Get to know biometric technology for business

News: Biometrics

June 04, 2013

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Biometrics, from face to fingerprint recognition, are coming to businesses of all sizes: allowing secure access to buildings, PCs, smartphones and company networks by replacing easily forgotten passwords.

Biometric technology measures our individual human characteristics and stores them in such a way that they cannot be ‘reverse engineered’ by criminals.

Most of us already have our facial biometrics stored on the government passport system and fingerprint and voice recognition are well established too.

Of course any part of our body and even our behaviour can be measured and used for identification and authentication purposes. Japanese researchers have developed a seat pressure map that can measure the unique characteristics of a person’s posterior. This could authenticate and log in workers as they sit at their workstation or in their vehicles.

Other researchers have homed in on ear shape biometrics, which could work in combination with other biometrics such as facial recognition and even gait – the way you walk – to authenticate people walking into a building past strategically placed CCTV cameras.

If all this seems futuristic, the future has a habit of arriving all too soon:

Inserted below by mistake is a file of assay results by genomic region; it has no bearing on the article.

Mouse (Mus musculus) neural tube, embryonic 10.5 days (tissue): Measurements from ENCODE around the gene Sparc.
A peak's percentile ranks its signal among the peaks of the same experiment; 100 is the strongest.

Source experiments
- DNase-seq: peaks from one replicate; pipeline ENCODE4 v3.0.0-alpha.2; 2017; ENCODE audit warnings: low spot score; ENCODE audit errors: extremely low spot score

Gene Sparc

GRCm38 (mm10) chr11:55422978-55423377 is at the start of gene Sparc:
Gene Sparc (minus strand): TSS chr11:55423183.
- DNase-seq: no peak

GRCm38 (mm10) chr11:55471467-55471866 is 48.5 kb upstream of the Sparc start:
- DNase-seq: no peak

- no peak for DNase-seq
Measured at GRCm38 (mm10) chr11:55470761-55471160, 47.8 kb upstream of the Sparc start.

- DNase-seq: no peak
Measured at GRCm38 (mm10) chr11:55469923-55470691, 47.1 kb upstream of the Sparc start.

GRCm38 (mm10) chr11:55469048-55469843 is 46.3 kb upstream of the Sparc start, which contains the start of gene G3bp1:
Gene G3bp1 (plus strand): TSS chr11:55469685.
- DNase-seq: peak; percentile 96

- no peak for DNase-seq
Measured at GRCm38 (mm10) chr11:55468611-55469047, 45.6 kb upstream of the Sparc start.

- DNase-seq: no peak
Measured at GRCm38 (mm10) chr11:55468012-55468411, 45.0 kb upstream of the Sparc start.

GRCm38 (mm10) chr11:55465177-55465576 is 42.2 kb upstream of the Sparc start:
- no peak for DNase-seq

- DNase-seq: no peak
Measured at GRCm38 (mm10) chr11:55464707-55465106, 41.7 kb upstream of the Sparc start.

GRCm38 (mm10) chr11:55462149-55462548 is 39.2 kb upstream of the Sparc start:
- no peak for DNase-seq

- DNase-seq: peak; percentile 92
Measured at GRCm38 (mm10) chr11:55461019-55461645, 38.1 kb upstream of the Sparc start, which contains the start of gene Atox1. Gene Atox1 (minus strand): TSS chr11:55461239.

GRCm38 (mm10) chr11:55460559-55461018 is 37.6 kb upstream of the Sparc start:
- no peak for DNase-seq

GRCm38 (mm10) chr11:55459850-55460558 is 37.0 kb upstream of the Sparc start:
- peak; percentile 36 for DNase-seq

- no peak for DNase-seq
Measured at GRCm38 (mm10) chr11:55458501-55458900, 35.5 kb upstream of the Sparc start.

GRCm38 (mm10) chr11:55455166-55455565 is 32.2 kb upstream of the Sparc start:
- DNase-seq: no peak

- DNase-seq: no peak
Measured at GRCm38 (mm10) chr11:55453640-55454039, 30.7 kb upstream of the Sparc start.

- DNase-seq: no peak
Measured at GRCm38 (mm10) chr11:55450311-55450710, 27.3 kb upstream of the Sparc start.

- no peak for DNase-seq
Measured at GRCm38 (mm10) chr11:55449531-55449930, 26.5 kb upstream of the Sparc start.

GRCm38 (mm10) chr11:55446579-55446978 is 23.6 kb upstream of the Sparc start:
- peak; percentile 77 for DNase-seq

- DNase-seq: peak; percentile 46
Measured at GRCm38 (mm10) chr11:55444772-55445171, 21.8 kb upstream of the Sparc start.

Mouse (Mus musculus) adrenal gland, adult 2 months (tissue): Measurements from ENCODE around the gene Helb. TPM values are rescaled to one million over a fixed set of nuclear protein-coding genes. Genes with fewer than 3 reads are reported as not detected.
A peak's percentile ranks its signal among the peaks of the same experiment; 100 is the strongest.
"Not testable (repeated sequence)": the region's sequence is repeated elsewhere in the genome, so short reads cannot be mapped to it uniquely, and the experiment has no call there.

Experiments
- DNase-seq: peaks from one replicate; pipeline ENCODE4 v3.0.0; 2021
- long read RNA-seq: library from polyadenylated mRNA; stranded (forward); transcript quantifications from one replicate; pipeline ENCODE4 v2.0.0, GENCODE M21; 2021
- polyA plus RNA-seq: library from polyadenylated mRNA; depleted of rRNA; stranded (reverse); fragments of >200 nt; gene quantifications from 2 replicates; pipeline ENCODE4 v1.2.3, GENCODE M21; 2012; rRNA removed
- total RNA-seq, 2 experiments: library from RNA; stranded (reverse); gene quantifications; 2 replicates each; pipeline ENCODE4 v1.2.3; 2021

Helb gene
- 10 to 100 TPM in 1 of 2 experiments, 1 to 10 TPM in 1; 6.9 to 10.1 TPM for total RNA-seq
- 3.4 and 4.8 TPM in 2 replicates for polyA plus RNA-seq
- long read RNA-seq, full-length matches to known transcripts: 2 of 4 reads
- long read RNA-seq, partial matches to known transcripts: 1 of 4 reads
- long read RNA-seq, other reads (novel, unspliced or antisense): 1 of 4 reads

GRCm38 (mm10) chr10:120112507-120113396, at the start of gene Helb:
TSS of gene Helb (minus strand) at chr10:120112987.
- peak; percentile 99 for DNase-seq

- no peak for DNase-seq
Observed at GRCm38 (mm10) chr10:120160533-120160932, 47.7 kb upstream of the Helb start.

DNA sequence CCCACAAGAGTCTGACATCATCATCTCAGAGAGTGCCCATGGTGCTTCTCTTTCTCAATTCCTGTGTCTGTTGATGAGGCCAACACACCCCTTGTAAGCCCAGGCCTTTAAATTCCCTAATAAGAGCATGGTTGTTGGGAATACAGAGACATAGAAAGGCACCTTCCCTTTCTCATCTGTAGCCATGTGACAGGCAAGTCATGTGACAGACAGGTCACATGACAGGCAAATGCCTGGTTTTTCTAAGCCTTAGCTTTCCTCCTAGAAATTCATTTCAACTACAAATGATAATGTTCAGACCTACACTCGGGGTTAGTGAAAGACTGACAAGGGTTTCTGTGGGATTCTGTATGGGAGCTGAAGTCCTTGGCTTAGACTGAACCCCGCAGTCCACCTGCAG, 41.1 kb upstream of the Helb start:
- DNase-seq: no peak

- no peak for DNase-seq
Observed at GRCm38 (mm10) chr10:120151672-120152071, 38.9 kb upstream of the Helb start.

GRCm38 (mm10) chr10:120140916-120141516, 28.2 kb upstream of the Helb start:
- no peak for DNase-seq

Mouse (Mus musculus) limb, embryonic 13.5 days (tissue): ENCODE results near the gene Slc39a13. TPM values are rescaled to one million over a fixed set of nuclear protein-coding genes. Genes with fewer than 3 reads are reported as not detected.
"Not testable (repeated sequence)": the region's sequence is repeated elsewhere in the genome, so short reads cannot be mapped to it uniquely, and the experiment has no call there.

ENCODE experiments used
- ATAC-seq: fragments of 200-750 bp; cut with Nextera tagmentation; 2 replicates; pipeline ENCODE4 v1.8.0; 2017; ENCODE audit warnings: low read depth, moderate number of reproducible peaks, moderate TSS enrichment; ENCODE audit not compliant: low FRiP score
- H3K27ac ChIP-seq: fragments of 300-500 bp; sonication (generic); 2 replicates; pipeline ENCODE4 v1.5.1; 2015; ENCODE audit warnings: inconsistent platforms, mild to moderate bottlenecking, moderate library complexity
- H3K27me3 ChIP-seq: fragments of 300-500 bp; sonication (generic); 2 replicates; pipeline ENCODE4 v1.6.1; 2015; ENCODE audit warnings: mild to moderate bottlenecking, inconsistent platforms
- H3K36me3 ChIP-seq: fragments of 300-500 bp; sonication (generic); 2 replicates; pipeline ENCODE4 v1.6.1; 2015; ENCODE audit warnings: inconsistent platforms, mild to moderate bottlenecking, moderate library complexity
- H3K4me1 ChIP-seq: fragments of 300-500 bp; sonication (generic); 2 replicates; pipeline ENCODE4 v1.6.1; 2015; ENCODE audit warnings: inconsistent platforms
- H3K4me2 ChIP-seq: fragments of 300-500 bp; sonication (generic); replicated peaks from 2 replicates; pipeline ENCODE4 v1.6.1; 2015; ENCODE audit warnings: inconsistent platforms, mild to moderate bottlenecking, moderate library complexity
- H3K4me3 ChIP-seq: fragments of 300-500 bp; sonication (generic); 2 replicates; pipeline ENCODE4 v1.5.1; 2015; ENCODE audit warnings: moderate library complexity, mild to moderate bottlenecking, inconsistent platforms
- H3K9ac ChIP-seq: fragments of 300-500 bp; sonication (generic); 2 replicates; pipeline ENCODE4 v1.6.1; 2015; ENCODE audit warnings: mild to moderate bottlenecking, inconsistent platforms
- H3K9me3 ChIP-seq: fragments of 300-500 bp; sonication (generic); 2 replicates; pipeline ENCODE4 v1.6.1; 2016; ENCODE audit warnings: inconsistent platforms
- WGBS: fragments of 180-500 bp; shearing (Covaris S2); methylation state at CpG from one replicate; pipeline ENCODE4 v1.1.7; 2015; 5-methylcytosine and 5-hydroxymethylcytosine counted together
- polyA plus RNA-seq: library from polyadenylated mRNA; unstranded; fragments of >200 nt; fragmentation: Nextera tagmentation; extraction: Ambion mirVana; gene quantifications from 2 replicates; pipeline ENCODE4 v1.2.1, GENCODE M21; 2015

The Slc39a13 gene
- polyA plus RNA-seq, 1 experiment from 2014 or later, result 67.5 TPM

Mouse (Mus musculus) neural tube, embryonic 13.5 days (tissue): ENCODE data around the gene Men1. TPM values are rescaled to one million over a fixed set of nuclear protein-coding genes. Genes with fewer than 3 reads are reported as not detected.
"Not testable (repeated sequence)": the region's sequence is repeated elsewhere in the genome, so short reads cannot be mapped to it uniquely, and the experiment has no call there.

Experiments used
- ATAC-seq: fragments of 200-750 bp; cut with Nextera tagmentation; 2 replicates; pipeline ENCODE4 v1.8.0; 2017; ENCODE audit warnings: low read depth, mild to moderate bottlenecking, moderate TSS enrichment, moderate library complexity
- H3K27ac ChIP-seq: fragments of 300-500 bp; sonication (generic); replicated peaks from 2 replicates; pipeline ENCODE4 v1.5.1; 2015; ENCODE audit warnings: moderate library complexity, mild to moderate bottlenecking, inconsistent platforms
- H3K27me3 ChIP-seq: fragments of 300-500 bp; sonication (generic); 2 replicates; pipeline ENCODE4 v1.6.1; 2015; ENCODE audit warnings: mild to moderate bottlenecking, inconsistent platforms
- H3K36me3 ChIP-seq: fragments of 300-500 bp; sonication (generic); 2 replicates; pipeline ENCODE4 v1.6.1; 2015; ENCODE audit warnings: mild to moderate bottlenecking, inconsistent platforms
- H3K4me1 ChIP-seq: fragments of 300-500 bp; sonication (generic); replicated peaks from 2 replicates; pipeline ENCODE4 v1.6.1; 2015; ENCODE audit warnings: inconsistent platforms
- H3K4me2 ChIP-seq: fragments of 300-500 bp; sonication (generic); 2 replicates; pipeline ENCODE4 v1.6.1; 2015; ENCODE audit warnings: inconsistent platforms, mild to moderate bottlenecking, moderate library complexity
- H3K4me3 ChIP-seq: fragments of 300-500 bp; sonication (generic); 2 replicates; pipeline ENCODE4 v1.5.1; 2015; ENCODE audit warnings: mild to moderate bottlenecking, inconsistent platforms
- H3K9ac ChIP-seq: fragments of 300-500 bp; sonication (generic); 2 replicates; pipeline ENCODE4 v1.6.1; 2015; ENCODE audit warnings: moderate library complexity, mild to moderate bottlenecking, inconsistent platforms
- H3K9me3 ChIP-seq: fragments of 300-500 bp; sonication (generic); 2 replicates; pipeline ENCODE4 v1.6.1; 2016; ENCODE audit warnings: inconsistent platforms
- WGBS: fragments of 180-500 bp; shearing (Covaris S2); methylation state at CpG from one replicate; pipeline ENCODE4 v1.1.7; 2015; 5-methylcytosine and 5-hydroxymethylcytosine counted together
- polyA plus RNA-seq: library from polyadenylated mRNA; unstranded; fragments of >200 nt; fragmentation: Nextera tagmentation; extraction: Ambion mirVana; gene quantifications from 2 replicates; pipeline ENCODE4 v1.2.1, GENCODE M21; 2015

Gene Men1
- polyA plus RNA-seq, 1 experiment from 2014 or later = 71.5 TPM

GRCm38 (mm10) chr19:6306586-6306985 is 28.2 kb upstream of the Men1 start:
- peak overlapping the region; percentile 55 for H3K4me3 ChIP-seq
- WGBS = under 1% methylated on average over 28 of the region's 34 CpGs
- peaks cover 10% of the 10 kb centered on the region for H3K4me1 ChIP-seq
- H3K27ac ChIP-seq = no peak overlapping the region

IBM has predicted that by 2016 a person’s unique biological identity and biometric data – facial features, iris scans, voice files, even DNA – will become the key to safeguarding personal identity.

Three ways biometric technology could boost your business now:

  1. Securing smartphone and tablet access. Increasingly mobile devices hold crucial data and may access corporate systems. Password protection is easily compromised. Fingerprint and facial recognition systems are already available at low cost, and iris and voice recognition systems offer enterprise strength security.
  • Securing physical access. Employees “buddy punching” can compromise time and attendance systems, clocking in for friends who are not actually there. There are several fingerprint-based systems that address this and even finger and palm vein readers for contact-less clocking in.
  • “Soft” biometrics don’t identify a specific person but can identify whether a person looking at an advert is male or female, for example, and can allow gender-appropriate marketing. This is still a novel enough feature to have real impact.

Think technology, Think Tracey Caldwell. As an experienced business technology journalist who writes for radio, newspapers, as well as various IT journals and publications, Tracey continues to provide insightful articles for Moneypenny.